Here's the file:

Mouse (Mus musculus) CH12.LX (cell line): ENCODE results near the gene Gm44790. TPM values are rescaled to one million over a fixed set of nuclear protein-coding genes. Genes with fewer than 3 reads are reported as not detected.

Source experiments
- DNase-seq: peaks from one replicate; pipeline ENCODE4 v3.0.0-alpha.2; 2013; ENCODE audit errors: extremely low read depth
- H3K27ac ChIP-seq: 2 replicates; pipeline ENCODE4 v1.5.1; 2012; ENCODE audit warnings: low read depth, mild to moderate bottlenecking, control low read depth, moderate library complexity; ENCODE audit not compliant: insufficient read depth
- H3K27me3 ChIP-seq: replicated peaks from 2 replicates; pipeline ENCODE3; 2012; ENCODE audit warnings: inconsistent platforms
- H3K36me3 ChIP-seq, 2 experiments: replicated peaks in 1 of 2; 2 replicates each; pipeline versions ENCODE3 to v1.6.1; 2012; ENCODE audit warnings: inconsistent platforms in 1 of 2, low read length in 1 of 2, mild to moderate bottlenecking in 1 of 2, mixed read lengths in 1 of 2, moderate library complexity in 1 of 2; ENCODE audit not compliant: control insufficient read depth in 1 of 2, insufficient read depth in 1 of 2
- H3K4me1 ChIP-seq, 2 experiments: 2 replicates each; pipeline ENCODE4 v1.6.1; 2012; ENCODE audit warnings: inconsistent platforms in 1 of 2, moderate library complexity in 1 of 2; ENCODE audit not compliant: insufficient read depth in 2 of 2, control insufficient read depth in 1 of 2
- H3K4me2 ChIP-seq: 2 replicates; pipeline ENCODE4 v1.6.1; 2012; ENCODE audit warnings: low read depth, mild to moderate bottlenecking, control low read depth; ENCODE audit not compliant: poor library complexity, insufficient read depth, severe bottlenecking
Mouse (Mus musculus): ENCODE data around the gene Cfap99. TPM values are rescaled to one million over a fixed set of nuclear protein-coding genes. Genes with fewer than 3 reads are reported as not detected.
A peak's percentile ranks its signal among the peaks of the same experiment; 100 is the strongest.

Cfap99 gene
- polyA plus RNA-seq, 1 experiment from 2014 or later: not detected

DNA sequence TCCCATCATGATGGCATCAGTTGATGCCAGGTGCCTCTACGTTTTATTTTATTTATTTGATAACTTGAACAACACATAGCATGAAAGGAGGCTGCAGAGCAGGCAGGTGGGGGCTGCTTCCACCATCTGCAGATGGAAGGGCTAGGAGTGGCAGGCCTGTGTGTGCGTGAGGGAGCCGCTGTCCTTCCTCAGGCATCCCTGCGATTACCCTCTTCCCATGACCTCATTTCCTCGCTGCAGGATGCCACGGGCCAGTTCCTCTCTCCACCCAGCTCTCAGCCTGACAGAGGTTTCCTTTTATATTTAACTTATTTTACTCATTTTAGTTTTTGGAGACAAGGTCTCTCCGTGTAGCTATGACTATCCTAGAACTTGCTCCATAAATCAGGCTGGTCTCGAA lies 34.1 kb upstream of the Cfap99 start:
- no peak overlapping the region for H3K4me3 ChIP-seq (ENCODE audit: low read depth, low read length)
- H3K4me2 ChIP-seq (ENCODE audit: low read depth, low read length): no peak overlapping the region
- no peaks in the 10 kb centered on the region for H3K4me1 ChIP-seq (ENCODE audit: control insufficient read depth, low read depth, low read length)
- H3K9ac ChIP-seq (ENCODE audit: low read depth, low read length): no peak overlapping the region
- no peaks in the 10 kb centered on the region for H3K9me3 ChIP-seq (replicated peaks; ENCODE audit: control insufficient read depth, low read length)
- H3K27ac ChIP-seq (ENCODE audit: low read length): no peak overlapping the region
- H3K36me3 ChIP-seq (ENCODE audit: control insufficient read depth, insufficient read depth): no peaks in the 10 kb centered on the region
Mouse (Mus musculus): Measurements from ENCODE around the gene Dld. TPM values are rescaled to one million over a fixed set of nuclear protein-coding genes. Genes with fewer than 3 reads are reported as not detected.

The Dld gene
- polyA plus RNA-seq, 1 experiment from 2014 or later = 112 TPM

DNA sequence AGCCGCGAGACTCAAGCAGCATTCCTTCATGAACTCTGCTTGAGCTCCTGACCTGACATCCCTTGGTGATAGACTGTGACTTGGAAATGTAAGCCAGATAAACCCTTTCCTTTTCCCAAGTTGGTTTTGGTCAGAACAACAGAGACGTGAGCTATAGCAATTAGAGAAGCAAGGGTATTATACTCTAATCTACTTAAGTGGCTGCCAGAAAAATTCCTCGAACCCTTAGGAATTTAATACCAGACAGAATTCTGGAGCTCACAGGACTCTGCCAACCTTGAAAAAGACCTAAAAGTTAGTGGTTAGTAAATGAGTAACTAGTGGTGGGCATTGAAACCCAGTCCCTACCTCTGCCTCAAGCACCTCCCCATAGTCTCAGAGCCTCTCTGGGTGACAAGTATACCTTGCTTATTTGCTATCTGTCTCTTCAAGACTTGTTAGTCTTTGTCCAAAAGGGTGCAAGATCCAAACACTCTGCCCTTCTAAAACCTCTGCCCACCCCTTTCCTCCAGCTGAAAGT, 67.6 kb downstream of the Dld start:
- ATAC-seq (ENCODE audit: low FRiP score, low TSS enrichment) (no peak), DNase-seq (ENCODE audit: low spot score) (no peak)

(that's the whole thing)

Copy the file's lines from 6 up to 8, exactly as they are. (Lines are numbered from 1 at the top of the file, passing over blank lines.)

- H3K36me3 ChIP-seq, 2 experiments: replicated peaks in 1 of 2; 2 replicates each; pipeline versions ENCODE3 to v1.6.1; 2012; ENCODE audit warnings: inconsistent platforms in 1 of 2, low read length in 1 of 2, mild to moderate bottlenecking in 1 of 2, mixed read lengths in 1 of 2, moderate library complexity in 1 of 2; ENCODE audit not compliant: control insufficient read depth in 1 of 2, insufficient read depth in 1 of 2
- H3K4me1 ChIP-seq, 2 experiments: 2 replicates each; pipeline ENCODE4 v1.6.1; 2012; ENCODE audit warnings: inconsistent platforms in 1 of 2, moderate library complexity in 1 of 2; ENCODE audit not compliant: insufficient read depth in 2 of 2, control insufficient read depth in 1 of 2
- H3K4me2 ChIP-seq: 2 replicates; pipeline ENCODE4 v1.6.1; 2012; ENCODE audit warnings: low read depth, mild to moderate bottlenecking, control low read depth; ENCODE audit not compliant: poor library complexity, insufficient read depth, severe bottlenecking